Saskatchewan

Owner of new medical marijuana shop in Regina wants to educate and heal

The owner of a new medical marijuana storefront in Regina says her aim is to help educate and heal.

Kelly Csada's store specializes in marijuna-based creams and salves

Kelly Csada, the owner of KELZ Medical Services Corp. says marijuana-infused oil has helped her battle with Crohn's disease. (CBC)

The owner of a new medical marijuana storefront in Regina says her aim is to help educate and heal.

Kelly Csada has Crohn's disease. For years, she has relied on different prescriptions to combat her illness. Csada said she wanted something more natural, so she turned to medical marijuana. Specifically, a small dab of marijuana-based oil known as 'Phoenix Tears'.

"I found a dispensary in Whitewood at Christmas after I'd spent three weeks in the hospital. They had the Phoenix Tears there, so I tried the oil and I slowly got myself off all my narcotics," Csada said.

"I don't take anything for pain anymore, all I take is the oil."

Csada has opened up KELZ Medical Services Corporation on Dewdney Avenue in Regina. Her store specializes in marijuana-based creams, salves and oils.

"I just decided I wanted do this. I want bring it to the public I want to educate people," Csada said.

In discussing her journey and plan to open the shop, Csada said everyone was curious.

"They just didn't understand how this plant can help people and all the different aspects of it and that you don't have to use it to get high, you can use it to help your body," Csada said.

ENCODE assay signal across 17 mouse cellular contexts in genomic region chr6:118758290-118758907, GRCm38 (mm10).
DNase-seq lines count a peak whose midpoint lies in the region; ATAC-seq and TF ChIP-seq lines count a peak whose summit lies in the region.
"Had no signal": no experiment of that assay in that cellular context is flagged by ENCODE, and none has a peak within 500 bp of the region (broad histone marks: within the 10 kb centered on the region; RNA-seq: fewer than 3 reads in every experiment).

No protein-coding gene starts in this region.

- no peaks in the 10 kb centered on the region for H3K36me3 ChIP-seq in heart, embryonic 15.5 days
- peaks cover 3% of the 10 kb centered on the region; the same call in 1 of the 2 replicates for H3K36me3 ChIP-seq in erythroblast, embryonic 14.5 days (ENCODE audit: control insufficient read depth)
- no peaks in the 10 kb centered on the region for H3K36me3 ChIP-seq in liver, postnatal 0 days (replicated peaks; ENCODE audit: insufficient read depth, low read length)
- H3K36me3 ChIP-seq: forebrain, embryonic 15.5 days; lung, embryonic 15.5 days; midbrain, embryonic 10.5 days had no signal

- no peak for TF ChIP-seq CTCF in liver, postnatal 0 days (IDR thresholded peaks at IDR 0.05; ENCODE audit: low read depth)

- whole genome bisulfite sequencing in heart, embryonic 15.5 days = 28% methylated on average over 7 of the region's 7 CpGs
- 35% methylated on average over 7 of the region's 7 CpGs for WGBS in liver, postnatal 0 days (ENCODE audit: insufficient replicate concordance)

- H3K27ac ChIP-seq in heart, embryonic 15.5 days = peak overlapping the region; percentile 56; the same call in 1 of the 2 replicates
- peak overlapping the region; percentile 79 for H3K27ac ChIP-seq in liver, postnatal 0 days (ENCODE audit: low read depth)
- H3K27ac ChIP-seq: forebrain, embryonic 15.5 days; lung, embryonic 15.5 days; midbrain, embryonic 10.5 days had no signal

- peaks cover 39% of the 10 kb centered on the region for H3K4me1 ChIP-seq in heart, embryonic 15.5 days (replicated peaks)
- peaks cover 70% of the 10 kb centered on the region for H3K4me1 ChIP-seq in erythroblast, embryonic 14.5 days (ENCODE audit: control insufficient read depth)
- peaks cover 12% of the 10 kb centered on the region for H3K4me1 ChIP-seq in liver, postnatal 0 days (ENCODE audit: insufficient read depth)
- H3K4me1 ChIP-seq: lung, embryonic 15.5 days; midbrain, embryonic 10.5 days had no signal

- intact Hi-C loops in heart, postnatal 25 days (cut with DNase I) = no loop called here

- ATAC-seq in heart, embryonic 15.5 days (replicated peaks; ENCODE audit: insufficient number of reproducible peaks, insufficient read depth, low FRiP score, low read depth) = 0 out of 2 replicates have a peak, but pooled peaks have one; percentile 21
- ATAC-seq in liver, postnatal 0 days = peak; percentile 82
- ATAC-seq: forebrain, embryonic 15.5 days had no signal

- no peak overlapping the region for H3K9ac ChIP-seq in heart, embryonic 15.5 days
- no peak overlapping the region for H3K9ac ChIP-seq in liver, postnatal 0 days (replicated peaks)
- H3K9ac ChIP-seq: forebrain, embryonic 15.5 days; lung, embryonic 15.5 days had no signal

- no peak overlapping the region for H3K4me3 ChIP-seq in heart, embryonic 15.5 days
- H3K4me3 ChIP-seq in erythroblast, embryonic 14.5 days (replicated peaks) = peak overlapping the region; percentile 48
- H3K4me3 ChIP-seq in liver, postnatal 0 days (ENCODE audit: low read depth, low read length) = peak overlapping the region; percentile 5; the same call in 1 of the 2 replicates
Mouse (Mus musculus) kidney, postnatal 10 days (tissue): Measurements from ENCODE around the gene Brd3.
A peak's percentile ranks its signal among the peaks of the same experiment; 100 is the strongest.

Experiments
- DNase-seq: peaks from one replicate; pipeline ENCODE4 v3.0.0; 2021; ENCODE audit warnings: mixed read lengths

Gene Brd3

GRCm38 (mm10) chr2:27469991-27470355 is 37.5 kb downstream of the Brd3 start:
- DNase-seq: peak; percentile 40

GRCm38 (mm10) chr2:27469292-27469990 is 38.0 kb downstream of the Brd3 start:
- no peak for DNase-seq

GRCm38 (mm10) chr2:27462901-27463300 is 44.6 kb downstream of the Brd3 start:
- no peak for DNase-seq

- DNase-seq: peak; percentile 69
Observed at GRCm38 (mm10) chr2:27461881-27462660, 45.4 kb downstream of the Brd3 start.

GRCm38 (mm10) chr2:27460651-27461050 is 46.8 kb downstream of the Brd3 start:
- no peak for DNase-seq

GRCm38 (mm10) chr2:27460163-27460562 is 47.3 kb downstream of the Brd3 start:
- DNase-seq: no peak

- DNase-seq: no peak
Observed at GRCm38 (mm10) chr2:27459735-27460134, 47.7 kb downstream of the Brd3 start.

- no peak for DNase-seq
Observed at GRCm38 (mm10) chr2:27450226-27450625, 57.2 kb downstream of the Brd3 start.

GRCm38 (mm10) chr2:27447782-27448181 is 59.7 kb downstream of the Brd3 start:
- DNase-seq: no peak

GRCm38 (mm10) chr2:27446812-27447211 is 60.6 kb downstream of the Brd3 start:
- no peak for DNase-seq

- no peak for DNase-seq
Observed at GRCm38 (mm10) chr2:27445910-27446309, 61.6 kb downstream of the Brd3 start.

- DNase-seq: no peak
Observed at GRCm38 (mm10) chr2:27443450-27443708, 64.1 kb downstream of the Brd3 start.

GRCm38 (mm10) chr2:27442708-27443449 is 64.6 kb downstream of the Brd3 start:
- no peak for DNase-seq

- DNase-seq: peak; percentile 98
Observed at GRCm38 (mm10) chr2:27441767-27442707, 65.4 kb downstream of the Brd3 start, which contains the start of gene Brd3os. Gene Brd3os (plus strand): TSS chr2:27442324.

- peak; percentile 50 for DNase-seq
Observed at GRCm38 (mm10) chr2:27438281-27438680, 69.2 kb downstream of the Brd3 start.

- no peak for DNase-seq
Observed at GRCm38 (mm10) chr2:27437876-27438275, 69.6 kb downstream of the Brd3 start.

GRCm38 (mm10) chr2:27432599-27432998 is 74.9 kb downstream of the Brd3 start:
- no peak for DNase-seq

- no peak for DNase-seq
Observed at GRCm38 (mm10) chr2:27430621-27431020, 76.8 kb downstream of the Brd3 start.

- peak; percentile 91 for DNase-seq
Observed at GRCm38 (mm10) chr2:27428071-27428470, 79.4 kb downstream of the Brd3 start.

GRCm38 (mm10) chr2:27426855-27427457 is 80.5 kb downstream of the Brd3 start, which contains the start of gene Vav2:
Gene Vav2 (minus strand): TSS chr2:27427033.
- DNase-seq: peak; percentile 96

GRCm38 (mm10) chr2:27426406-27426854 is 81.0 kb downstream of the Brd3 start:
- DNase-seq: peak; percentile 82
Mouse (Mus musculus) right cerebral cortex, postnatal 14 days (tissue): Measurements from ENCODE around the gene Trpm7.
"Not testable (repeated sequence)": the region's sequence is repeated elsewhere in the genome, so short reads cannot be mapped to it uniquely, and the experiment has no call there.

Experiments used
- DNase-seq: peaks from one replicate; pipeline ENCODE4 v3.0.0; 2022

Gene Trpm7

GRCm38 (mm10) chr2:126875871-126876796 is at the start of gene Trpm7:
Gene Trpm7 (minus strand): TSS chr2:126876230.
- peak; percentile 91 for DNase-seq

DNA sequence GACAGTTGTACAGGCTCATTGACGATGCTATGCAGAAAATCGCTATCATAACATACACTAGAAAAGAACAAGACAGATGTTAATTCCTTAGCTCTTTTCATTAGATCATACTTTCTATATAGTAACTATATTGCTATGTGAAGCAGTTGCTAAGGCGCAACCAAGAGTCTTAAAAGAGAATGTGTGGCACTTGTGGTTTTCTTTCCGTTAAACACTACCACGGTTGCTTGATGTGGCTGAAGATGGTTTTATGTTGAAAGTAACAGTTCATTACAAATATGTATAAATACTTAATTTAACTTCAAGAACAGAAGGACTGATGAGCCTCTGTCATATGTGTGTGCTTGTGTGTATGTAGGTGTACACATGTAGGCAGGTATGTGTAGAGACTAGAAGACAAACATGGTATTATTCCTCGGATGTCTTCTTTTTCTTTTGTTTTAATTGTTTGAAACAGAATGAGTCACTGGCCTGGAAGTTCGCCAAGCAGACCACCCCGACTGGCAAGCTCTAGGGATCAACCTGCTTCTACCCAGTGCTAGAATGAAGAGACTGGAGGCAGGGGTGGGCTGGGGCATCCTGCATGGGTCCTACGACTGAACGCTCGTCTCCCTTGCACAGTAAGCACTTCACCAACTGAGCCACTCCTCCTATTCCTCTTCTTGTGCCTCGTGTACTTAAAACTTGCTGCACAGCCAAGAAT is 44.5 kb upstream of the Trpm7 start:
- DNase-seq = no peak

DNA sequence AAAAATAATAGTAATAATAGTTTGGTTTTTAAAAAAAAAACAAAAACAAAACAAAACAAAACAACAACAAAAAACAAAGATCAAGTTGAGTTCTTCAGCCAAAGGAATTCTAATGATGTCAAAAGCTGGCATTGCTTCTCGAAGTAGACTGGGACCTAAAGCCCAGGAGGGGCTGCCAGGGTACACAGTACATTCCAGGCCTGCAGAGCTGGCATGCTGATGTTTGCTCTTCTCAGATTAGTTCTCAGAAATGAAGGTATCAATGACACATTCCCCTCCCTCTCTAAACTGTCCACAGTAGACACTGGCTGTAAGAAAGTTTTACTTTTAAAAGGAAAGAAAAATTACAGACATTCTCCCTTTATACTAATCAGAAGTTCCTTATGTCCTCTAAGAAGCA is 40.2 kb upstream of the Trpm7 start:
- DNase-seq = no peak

Csada says KELZ Medical Services Corporation is a non-profit corporation and she is not interested in hiding what she is doing.

"I'm being as open as I can. I have a Facebook. I have a website. I'm talking to people," Csada said. 

Csada said she has gone to Regina Mayor Michael Fougere, the RCMP and the Regina Police Service to let them know she was starting a medical marijuana business. She said she insisted the Regina Police open a file on her business. 

Dispensaries currently illegal

Even though Csada has been open about her business, Health Canada considers what she's doing illegal. 

"Health Canada does not authorize the operation of retail storefronts, such as 'compassion clubs' or 'dispensaries'."

There are currently 35 licensed marijuana producers and sellers in Canada, including two in Saskatchewan, KELZ is not one of them.

Csada said she would love to have a license.

Regina police weigh in

The Regina Police Service are reminding business owners to familiarize themselves with Health Canada regulations around the sale of marijuana products.

"I will be very clear, businesses, storefronts or other organizations that sell cannabis marijuana in the city of Regina — whether they call themselves compassion clubs, dispensaries, or other names — are not authorized to sell cannabis for medical or any other purposes and are subject to law enforcement action by the Regina Police Service," said acting Police Chief Corey Zaharuk.

The acting chief would not discuss specific businesses but said if there is a law being broken police will investigate.

"None of the regulations permit a store or a business to sell marijuana," Zaharuk said. "Social attitudes towards marijuana are changing but the police are in a role where we are obligated to enforce existing laws."

Marijuana laws changing

On August 24, the new Access to Cannabis for Medical Purposes Regulations come into effect, allowing Canadians who need marijuana for medical purposes to be able to 'produce a limited amount of cannabis for their own medical purposes, or designate someone to produce it for them'.

In addition, the federal government announced it plans to legalize marijuana in 2017. The specifics are still a bit hazy.

now